Tom Lang of Gear One Performance brought out his Edelbrock-supercharged Subaru BRZ. He recently installed the supercharger system and loves how much better it helps the car to perform, especially when he pushes it on the Toyo R888s that sit underneath. The car’s also been outfitted with a custom-painted Sard LSR wing and an AiM Sports MXL Strada dash unit. When I think of cars I’d like to own, Subaru doesn’t often strike me as the first choice, but his BRZ is a sweet ride I’d be happy to see in my driveway.
The Plymouth Fury Gran Coupe in all its glory; the paisley roof and 383 cubic-inch engine combine with the futuristic hidden-headlight treatment up front to create a curious vehicle. I’m not really sure how the paisley plays into the equation, but it was the 70s. There are lots of things about the 70s I don’t necessarily understand.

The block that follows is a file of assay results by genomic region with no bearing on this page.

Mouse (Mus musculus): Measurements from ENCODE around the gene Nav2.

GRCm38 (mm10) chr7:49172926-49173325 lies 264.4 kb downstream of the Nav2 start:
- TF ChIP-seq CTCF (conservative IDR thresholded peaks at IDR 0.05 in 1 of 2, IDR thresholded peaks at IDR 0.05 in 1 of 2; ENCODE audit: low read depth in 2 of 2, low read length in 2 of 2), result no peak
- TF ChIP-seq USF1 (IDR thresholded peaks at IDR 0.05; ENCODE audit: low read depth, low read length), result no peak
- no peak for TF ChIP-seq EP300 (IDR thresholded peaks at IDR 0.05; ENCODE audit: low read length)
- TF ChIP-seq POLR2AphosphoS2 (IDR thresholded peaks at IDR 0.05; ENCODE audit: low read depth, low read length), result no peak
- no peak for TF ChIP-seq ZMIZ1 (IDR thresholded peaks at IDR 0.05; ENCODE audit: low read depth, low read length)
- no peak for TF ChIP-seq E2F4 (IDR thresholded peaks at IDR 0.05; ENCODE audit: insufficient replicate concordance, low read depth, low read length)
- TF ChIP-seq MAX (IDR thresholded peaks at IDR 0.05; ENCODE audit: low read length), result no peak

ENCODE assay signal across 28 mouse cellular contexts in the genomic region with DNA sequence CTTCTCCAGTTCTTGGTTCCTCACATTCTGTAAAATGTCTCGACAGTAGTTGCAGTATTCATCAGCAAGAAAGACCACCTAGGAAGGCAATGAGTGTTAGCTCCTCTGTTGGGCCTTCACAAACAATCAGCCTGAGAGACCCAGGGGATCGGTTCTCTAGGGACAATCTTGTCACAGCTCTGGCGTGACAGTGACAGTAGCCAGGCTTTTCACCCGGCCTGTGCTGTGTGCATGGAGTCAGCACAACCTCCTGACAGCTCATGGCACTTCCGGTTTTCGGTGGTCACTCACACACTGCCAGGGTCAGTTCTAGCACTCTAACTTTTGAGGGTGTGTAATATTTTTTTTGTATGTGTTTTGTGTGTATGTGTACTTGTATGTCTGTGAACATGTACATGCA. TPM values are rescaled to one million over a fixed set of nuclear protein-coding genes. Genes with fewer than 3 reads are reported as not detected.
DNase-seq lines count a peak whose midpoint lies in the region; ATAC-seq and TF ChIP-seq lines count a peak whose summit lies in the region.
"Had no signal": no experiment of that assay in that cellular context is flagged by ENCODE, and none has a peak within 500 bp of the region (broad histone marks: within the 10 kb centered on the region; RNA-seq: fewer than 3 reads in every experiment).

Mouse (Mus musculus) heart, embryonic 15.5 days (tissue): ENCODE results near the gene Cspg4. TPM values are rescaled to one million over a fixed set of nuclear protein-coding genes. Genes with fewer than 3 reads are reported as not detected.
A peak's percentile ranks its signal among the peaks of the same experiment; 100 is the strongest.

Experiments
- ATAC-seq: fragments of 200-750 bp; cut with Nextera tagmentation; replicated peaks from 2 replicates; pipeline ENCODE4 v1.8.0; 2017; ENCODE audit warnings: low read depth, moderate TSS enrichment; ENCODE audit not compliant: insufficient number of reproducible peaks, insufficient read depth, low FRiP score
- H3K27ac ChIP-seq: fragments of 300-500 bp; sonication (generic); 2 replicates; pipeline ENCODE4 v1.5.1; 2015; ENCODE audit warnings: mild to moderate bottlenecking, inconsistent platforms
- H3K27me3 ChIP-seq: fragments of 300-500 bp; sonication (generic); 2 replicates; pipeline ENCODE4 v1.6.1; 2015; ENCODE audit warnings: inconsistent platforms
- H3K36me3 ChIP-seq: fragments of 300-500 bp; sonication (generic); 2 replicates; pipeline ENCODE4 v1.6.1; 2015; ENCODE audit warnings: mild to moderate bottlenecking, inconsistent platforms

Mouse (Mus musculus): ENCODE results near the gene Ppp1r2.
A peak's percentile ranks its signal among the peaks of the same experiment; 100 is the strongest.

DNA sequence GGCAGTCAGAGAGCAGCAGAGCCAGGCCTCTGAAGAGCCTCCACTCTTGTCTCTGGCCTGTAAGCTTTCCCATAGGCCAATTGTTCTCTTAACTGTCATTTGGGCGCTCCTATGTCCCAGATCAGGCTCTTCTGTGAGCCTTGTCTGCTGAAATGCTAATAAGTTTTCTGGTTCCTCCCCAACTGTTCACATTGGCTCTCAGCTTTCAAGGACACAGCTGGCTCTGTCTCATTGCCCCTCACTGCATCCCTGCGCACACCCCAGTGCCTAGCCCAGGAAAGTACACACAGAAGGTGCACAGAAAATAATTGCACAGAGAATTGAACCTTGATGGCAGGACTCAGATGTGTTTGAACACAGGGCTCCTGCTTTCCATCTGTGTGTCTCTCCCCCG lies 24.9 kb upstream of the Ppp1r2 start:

Any gathering of gearheads has the potential to go one of two ways – be chilled out, with a great vibe, or turn into a scene that’s not at all welcoming or enjoyable. Thanks to all of the folks from West Chester Cars & Coffee for the hospitality, the friendships, and most importantly, the sweet rides that make my Saturday mornings awesome.